CQ TODAY ONLINE NEWS
May 13, 2011 – 10:25 p.m.
Energy Debate Carries Political Risk
By Brian Friel and Geof Koss, CQ Staff
The Senate will debate this week competing energy proposals that pose multiple challenges for leaders of both parties.
Democrats are bringing to the floor a bill that would end some tax breaks for the five largest oil companies, and Republicans will counter with a measure to boost domestic fuel production.
Each measure reflects well-established partisan positions: Democrats want to spark a shift to renewable energy, while the Republicans want to increase the supply of fossil fuels. Neither approach can attract the 60 votes needed to overcome objections from the other side, which would prolong a stalemate on energy policy.
The debate will likely be a proxy battle for how each party will address high gasoline prices, tax policy and the fight over the budget deficit.
Democrats want to count the revenue that would be gained from their bill (
“This $21 billion is an excellent down payment on our effort to get the nation’s fiscal house in order,”
Schumer said Democrats will try to include the measure in a deficit reduction package, even if the Senate rejects it.
Republicans oppose reducing the deficit with new tax revenue, insisting that the effort rely entirely on spending cuts.
But even within the 53-member Democratic Caucus, the push for tax increases is controversial.
The decision to single out oil companies has also divided Democrats, costing leaders the support of oil-state senators including Nelson,
If the Senate debate turns to other energy subsidies, that could ignite intraparty arguments on both sides of the aisle.
The Democratic leaders’ attack on oil subsidies poses internal challenges for Republicans as well. While most of the GOP will oppose the bill because it would increase taxes, some members of the conference have long argued against such targeted subsidies.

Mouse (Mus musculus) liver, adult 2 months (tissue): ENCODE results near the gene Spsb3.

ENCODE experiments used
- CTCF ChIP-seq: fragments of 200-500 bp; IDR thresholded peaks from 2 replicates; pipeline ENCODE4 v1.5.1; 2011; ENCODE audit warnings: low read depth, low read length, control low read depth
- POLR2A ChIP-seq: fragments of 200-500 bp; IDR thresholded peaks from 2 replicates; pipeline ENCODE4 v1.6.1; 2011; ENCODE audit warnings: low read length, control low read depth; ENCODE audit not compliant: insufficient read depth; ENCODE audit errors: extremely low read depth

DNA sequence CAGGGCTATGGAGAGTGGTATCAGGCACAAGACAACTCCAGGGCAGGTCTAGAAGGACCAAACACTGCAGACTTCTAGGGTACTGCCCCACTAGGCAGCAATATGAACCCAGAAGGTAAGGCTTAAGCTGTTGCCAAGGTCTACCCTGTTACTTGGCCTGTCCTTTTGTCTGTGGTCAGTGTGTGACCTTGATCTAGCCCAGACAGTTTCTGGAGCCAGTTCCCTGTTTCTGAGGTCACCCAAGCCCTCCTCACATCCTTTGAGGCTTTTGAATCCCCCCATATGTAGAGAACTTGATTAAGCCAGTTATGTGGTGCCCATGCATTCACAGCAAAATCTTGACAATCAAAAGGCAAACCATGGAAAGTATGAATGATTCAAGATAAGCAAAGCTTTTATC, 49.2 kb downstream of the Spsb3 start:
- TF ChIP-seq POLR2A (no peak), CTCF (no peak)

Energy Debate Carries Political Risk
One of them,
Other Republicans said they would consider pulling back various tax breaks for businesses only in return for an overall lower corporate tax rate. “I want to do away with tax breaks for everybody,” said
A broad rewrite of corporate tax policy is unlikely this summer, however, senators and outside observers say.
Republicans may be able to attract some Democratic support for their offshore drilling bill. The GOP measure contains provisions similar to those included in three bills (
The measure would also impose new deadlines for the Interior Department to act on drilling permit applications — a provision intended to address complaints about the slow pace of permitting since the spill. Companies would be required to develop oil spill response and containment plans.
One potential Democratic supporter is Landrieu, who said last week she would not support the bill unless it was changed to allow coastal states to share royalties paid to the federal government for oil and gas produced off their shores.
“It is not fair to the coastal states to drill off their shores, take 100 percent of the risks, and virtually share none of the funding,” she said.
Begich said he was reviewing McConnell’s bill and was considering supporting it, although he may also seek changes.
The debate carries political risks for both parties, as the average price of gasoline continues to hover around $4 a gallon.
Democrats have said their legislation is not intended to reduce the price of gas at the pump but have tried hard to refute the charge that the bill could lead to higher gasoline prices.
While Republicans say more drilling could bring down the cost of fuel by increasing supply, Democrats argue that although domestic oil production in 2010 was the highest it has been in seven years, gasoline prices soared.
Sam Goldfarb contributed to this story.